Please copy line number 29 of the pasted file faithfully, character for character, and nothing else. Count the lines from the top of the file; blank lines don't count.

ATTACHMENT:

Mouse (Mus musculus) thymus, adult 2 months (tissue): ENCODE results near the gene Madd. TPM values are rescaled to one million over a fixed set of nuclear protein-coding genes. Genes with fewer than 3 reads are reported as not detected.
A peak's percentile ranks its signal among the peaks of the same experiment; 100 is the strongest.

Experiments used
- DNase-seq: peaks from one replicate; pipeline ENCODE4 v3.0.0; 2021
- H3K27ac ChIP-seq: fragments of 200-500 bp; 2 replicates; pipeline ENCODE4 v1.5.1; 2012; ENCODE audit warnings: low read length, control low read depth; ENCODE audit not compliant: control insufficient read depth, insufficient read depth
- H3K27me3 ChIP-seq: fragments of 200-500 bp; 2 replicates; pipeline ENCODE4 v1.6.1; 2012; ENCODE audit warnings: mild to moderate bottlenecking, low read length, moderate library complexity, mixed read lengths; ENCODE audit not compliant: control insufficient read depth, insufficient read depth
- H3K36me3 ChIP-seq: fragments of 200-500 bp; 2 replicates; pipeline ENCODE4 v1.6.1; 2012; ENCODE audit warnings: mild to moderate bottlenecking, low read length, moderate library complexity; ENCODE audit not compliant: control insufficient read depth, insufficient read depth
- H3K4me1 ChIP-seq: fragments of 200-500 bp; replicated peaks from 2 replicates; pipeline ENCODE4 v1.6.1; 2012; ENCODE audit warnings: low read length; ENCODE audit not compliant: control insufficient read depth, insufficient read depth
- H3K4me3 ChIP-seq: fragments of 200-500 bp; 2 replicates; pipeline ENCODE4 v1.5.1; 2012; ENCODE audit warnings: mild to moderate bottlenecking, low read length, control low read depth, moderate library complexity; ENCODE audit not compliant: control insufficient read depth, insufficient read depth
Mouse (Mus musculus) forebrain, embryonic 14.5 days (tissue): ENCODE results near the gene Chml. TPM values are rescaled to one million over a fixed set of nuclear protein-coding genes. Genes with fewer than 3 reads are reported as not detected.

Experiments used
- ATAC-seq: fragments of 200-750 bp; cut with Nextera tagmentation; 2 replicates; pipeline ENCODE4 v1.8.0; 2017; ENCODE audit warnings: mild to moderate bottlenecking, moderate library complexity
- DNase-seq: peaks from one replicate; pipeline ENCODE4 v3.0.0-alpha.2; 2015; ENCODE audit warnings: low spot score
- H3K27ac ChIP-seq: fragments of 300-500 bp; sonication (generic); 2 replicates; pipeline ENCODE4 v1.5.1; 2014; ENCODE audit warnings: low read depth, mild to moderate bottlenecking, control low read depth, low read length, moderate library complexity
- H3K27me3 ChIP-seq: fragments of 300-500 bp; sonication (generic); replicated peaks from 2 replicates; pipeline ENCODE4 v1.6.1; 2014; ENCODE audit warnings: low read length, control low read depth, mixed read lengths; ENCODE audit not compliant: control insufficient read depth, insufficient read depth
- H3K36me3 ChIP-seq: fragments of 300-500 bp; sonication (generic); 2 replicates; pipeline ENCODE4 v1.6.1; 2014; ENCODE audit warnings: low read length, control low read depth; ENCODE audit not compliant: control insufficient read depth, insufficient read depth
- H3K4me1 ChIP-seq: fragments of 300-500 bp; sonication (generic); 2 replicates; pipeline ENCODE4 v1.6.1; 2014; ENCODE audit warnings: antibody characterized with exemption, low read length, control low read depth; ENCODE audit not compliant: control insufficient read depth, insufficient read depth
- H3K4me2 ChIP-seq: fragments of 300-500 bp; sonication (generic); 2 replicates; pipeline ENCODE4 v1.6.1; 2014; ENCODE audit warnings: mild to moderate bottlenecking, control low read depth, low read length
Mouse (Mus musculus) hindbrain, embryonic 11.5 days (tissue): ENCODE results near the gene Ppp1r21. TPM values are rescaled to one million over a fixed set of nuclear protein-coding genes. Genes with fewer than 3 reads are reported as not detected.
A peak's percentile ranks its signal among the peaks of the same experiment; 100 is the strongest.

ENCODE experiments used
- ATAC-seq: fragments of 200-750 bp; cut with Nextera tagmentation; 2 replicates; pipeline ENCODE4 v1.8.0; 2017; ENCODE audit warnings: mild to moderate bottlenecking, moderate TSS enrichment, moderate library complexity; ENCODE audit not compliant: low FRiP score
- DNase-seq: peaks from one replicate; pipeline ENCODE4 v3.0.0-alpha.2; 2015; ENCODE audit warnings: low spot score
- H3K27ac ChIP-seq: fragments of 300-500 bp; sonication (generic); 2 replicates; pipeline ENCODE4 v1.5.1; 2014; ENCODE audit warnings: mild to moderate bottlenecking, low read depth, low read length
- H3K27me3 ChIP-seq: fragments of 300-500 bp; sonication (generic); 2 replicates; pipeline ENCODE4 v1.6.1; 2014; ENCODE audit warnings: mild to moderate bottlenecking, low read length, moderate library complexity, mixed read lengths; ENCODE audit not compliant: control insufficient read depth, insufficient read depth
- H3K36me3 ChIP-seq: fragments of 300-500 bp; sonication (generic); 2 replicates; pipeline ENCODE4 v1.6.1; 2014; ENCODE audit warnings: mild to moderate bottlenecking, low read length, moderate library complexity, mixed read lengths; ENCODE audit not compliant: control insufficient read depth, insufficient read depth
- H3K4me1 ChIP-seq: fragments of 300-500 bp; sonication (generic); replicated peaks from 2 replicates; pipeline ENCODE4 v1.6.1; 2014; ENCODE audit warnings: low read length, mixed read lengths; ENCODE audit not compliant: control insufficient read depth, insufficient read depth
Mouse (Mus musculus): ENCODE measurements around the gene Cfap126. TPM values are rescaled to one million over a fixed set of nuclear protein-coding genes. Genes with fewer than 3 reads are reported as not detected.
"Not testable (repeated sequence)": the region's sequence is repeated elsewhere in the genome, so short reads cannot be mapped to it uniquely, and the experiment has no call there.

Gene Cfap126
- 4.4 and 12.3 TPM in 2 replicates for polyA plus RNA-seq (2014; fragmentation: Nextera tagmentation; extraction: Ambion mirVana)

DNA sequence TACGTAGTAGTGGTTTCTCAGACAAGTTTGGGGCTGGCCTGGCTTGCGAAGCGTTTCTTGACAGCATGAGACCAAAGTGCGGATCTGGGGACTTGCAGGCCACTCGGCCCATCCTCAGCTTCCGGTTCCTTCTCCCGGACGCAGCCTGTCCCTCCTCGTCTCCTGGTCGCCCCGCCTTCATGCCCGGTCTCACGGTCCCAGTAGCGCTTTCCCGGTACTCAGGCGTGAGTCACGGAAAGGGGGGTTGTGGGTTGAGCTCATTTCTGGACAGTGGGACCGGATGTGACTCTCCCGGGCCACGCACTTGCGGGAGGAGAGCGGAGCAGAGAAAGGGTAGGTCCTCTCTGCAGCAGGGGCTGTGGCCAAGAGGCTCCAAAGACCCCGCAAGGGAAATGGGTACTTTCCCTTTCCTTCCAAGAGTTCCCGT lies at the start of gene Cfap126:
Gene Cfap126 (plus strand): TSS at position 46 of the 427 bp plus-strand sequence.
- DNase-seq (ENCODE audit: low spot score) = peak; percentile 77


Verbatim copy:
"Not testable (repeated sequence)": the region's sequence is repeated elsewhere in the genome, so short reads cannot be mapped to it uniquely, and the experiment has no call there.